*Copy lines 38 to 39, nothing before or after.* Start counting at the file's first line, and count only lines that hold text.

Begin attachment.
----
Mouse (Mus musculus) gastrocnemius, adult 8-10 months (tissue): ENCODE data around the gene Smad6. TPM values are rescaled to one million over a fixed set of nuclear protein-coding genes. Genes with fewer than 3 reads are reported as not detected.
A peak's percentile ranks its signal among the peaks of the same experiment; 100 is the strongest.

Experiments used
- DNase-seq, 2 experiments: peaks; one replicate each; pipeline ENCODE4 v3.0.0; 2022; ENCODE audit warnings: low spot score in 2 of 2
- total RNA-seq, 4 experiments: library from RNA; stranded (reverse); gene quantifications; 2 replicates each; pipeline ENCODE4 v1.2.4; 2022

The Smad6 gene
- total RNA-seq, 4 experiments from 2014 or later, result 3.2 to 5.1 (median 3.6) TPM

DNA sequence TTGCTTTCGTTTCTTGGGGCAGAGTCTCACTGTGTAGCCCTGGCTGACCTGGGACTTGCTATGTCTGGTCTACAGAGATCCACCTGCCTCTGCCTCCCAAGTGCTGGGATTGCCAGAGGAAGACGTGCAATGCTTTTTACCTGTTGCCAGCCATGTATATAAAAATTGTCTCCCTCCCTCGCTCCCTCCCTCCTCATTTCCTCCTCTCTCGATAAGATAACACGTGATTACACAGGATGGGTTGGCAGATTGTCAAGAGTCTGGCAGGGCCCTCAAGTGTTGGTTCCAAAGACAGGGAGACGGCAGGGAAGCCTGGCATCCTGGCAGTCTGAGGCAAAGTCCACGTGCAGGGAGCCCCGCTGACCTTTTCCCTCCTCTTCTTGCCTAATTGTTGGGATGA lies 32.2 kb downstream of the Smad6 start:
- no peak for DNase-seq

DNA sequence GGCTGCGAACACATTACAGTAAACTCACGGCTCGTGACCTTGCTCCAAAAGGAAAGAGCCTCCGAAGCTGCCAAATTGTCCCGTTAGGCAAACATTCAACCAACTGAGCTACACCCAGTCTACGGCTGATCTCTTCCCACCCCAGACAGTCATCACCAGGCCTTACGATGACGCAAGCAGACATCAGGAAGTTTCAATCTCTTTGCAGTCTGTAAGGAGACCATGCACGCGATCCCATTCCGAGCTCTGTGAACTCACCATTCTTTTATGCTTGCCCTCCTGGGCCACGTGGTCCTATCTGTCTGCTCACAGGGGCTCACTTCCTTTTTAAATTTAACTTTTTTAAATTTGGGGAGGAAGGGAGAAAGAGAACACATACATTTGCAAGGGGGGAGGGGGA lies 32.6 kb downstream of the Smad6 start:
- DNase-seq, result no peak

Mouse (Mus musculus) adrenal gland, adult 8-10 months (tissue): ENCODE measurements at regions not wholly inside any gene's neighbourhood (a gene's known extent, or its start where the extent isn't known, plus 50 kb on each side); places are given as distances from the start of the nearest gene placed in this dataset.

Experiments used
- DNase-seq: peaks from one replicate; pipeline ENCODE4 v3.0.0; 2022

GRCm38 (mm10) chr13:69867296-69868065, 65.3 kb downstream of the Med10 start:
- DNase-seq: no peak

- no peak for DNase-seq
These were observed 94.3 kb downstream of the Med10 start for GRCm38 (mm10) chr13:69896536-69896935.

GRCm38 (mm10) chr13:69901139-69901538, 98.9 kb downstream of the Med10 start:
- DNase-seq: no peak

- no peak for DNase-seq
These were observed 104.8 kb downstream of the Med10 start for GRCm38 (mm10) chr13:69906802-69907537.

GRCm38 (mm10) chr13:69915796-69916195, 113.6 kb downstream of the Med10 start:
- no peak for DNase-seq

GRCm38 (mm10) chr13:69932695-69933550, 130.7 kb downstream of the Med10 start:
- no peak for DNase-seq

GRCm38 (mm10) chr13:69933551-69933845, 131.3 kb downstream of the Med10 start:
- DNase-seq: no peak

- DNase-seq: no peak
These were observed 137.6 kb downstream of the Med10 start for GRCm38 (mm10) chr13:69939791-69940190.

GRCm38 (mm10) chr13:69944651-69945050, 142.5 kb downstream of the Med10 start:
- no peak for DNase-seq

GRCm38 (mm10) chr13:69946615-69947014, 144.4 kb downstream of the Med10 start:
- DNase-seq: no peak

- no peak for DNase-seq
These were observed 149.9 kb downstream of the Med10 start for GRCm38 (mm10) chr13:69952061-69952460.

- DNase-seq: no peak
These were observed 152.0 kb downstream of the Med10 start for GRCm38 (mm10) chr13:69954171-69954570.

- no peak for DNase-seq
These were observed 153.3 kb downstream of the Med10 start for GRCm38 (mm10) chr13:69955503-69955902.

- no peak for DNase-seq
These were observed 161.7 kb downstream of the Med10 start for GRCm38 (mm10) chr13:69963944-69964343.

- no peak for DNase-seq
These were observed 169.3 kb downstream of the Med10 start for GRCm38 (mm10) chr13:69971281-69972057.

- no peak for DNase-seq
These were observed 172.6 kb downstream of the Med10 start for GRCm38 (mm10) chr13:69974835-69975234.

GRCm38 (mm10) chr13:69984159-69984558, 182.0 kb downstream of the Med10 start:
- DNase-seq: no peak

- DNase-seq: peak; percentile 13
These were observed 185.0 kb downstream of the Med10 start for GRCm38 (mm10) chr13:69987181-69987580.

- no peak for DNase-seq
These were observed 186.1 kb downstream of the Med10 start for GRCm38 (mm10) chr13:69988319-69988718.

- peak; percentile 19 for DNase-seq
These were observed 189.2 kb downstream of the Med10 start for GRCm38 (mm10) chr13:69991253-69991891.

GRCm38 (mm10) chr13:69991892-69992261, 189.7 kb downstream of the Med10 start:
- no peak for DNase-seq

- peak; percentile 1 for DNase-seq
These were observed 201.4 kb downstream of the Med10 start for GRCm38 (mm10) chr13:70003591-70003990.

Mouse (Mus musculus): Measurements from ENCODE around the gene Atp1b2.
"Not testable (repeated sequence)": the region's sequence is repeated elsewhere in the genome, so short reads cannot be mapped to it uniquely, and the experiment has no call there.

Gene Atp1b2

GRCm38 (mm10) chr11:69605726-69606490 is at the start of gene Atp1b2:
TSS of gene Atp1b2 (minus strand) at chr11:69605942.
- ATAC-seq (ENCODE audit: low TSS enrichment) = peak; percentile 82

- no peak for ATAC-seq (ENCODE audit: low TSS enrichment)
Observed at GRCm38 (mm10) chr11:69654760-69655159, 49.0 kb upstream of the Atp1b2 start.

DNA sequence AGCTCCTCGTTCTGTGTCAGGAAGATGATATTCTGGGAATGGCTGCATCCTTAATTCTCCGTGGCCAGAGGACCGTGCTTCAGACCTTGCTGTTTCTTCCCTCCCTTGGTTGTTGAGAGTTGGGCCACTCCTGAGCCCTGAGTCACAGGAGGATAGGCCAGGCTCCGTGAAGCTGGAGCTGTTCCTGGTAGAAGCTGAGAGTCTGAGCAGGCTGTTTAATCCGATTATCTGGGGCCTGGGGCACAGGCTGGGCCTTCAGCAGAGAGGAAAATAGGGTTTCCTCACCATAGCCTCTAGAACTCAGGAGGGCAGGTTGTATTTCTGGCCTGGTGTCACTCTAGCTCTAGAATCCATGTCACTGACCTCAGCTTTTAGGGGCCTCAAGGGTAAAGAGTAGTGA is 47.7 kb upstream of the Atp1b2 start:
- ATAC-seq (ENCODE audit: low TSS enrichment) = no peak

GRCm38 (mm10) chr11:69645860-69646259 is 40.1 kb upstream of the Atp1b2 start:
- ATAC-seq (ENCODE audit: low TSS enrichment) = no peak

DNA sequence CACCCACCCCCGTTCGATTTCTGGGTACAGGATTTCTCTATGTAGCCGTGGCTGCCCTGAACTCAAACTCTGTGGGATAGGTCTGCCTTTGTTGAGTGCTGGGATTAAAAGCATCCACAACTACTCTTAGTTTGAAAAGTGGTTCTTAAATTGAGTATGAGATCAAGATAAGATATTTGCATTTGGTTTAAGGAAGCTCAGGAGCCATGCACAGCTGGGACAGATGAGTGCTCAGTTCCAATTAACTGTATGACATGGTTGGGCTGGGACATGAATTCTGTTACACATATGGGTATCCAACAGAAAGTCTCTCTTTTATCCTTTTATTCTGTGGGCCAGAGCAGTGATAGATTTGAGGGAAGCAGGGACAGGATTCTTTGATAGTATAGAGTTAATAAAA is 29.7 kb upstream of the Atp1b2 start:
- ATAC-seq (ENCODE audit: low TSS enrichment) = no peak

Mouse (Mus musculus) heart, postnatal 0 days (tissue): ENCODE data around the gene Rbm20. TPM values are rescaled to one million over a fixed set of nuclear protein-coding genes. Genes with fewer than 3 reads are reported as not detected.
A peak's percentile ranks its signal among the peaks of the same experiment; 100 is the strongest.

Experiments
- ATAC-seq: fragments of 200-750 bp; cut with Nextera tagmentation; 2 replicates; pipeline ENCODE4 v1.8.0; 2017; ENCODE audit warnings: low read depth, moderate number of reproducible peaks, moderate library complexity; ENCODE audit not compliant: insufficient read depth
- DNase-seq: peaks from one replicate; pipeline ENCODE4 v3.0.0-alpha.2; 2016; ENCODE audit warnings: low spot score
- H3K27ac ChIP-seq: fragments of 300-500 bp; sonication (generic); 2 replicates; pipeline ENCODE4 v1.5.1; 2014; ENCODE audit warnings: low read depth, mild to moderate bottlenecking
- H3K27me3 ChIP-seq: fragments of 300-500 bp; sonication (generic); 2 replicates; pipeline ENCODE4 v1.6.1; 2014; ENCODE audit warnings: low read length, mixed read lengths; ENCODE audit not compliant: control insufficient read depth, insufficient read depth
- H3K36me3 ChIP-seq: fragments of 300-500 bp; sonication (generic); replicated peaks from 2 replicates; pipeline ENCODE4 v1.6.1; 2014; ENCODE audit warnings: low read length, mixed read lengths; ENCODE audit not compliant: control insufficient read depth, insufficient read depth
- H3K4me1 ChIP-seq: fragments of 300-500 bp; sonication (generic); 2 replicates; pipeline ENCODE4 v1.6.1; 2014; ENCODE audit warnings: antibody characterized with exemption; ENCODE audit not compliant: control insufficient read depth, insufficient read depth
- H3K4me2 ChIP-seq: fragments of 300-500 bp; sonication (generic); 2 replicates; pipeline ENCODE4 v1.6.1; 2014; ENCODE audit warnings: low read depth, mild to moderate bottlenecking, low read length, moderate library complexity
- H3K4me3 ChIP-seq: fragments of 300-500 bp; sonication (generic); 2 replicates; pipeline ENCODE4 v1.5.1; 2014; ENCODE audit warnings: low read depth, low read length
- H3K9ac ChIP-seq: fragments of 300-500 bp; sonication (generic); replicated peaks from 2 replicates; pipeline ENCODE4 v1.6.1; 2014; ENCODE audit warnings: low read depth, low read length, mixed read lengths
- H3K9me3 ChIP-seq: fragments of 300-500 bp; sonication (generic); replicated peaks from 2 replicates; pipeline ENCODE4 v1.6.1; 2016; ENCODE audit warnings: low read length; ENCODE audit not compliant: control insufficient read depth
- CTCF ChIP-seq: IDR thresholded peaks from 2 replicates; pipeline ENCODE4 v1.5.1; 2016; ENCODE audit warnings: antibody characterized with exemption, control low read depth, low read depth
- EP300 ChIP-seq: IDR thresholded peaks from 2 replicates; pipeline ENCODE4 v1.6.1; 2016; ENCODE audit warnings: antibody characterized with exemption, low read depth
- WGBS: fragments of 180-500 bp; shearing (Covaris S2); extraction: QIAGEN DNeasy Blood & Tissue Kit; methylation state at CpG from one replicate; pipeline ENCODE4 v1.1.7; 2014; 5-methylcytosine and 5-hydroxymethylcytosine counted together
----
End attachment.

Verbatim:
These were observed 152.0 kb downstream of the Med10 start for GRCm38 (mm10) chr13:69954171-69954570.

- no peak for DNase-seq